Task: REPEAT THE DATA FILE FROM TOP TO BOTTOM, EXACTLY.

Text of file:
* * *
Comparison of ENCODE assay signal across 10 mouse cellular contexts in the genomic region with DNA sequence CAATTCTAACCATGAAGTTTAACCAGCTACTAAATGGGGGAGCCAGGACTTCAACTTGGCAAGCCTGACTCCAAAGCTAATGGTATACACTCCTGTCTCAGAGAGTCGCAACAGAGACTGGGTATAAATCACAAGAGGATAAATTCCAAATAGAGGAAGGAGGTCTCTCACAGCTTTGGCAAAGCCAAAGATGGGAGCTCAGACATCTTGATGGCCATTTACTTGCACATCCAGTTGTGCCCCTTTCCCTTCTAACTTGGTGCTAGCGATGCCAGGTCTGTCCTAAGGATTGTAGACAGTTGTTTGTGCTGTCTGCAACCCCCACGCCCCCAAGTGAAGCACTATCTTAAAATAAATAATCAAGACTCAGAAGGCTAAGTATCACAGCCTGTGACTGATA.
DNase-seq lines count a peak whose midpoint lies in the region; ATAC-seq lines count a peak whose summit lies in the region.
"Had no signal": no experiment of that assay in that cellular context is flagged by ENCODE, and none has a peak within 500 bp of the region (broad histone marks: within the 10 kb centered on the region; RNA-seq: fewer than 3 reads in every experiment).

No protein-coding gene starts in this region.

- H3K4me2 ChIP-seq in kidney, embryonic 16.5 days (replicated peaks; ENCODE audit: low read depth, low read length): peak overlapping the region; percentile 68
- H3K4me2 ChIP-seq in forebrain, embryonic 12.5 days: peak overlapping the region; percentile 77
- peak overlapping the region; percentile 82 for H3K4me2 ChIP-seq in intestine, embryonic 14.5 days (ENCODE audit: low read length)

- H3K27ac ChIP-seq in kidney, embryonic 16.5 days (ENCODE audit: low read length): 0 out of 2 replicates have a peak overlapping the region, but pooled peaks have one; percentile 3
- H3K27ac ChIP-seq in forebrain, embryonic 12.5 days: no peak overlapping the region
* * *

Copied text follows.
Comparison of ENCODE assay signal across 10 mouse cellular contexts in the genomic region with DNA sequence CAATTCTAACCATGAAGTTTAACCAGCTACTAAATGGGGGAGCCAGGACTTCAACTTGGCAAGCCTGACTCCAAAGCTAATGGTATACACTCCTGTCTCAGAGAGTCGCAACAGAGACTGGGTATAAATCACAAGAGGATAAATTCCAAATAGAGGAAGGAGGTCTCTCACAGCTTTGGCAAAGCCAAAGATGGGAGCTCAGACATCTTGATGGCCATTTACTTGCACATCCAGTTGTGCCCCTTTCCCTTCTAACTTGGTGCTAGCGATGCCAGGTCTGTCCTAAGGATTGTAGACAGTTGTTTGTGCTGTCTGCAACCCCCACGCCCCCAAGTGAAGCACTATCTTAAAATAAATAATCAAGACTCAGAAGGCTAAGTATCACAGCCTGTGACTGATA.
DNase-seq lines count a peak whose midpoint lies in the region; ATAC-seq lines count a peak whose summit lies in the region.
"Had no signal": no experiment of that assay in that cellular context is flagged by ENCODE, and none has a peak within 500 bp of the region (broad histone marks: within the 10 kb centered on the region; RNA-seq: fewer than 3 reads in every experiment).

No protein-coding gene starts in this region.

- H3K4me2 ChIP-seq in kidney, embryonic 16.5 days (replicated peaks; ENCODE audit: low read depth, low read length): peak overlapping the region; percentile 68
- H3K4me2 ChIP-seq in forebrain, embryonic 12.5 days: peak overlapping the region; percentile 77
- peak overlapping the region; percentile 82 for H3K4me2 ChIP-seq in intestine, embryonic 14.5 days (ENCODE audit: low read length)

- H3K27ac ChIP-seq in kidney, embryonic 16.5 days (ENCODE audit: low read length): 0 out of 2 replicates have a peak overlapping the region, but pooled peaks have one; percentile 3
- H3K27ac ChIP-seq in forebrain, embryonic 12.5 days: no peak overlapping the region